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B.C.'s COVID-19 curve levelling, virus variant requires caution: top doctor

FILE - Provincial Health Officer Dr. Bonnie Henry during a COVID-19 briefing Dec. 10, 2020. (Courtesy Government of B.C./Flikr)

B.C. records 1,667 over three-day period, 41 deaths

Dr. Bonnie Henry said most of the people who died are residents in long-term care

Henry said a new strain of the virus is concerning, but the medical community is still trying to understand more

VANCOUVER (NEWS 1130) — B.C. is starting to level its curve again in the second wave of the COVID-19 pandemic, the provincial health officer says, but it’s happening at a very high level.

Dr. Bonnie Henry said Monday the virus continues to spread, particularly in the Lower Mainland where the majority of new infections have been reported, but the Interior and Northern Health regions are also seeing larger transmission events.

“We continue to see hundreds of new people each day with confirmed cases, and they expose others,” she said. “Restrictions that we’ve had in place the number of people who’ve had close contact has decreased, but it is still a substantial number.”

Since Friday, 1,667 new infections were reported, and another 41 people died because of the virus. In comparison to last Monday, the province saw 479 fewer new COVID-19 infections in the weekend total.

What new strain of COVID-19 means for B.C.

Following reports of a new mutation of the coronavirus in the U.K., Henry explained the medical community is still trying to understand more about it.

“The evidence has shown that so far, it does not seem to increase the severity of illness. However, it does seem to mean that the virus can transmit more easily,” Henry said — adding the virus mutates slowly compared to others.

She admits it’s worrisome, and said Canada’s restriction of inbound flights from the U.K. was necessary in order to determine what the country needs to do in terms of protective measures.

The strain hasn’t been identified in Canada, and it will be closely monitored, Henry said.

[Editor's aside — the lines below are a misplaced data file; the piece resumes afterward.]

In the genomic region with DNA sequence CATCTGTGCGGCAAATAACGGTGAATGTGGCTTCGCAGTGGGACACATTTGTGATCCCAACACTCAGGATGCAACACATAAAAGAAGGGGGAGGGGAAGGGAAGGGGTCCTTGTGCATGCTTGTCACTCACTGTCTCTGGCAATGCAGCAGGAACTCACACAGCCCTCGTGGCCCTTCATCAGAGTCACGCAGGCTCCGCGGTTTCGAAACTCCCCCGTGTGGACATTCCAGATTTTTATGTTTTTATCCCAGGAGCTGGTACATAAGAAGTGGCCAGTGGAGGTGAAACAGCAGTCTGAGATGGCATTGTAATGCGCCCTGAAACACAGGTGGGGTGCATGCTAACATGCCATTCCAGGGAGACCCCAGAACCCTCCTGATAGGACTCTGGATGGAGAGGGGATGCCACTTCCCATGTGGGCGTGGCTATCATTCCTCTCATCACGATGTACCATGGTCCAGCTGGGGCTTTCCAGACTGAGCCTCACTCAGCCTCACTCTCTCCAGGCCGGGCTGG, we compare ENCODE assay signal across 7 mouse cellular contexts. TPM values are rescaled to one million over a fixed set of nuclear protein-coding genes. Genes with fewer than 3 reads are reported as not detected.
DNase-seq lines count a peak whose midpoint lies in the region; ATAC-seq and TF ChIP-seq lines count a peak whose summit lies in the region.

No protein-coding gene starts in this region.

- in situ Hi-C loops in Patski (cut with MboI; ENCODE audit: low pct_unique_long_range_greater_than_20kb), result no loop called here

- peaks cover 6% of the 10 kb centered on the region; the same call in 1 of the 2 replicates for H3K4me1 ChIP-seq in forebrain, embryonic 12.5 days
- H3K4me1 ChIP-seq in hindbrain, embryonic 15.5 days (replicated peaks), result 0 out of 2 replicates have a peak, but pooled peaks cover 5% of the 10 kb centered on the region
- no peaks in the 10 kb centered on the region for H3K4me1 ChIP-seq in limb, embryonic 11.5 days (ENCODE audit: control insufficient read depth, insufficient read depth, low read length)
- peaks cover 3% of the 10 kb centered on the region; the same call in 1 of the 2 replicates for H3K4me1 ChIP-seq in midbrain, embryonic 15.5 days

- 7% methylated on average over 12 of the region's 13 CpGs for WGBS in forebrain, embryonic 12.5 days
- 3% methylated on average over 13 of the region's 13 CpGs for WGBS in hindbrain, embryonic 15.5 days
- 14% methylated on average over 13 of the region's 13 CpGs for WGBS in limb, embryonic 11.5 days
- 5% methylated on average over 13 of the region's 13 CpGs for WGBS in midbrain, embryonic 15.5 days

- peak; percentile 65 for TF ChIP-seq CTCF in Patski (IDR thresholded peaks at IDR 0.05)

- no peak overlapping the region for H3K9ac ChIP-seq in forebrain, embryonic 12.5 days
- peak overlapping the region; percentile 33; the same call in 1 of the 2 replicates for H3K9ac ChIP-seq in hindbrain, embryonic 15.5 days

RELATED: B.C. set for regular COVID-19 vaccine deliveries; 21 deaths, 673 infections reported

Henry said it doesn’t change much for the province’s approaching to fighting COVID-19 at this point, however, she noted there aren’t enough vaccines to protect everyone right now.

While the vaccine has made it to all parts of the province, and last week 3,644 people were immunized in B.C., Henry said everyone needs to be cautious do their part of stop chains of transmission whether its a new strain of the transmission or not.

“What we’ve seen so far, is that things are changing quickly, and will continue to change quickly as we get a better sense of how much vaccine is coming when,” Henry said.

Two Coastal GasLink COVID-19 outbreaks

While there have been dozens of active outbreaks in health-care facilities, Henry noted most of those who lost their lives were residents in long-term care.

She reported another five outbreaks in healthcare but said the same number of outbreaks are also over.

There are two new outbreaks in the community, both at Coastal GasLink locations. Henry said the health authority is working with Pacific Atlantic Pipeline Construction Ltd. to address concerns, such as staffing and COVID-19 safety plans.

The number of patients in hospital because of the virus remains high at 341, with 80 in critical care.

Since the pandemic starts in the province, 765 people have died because of COVID-19 and 47,067 cases have been confirmed.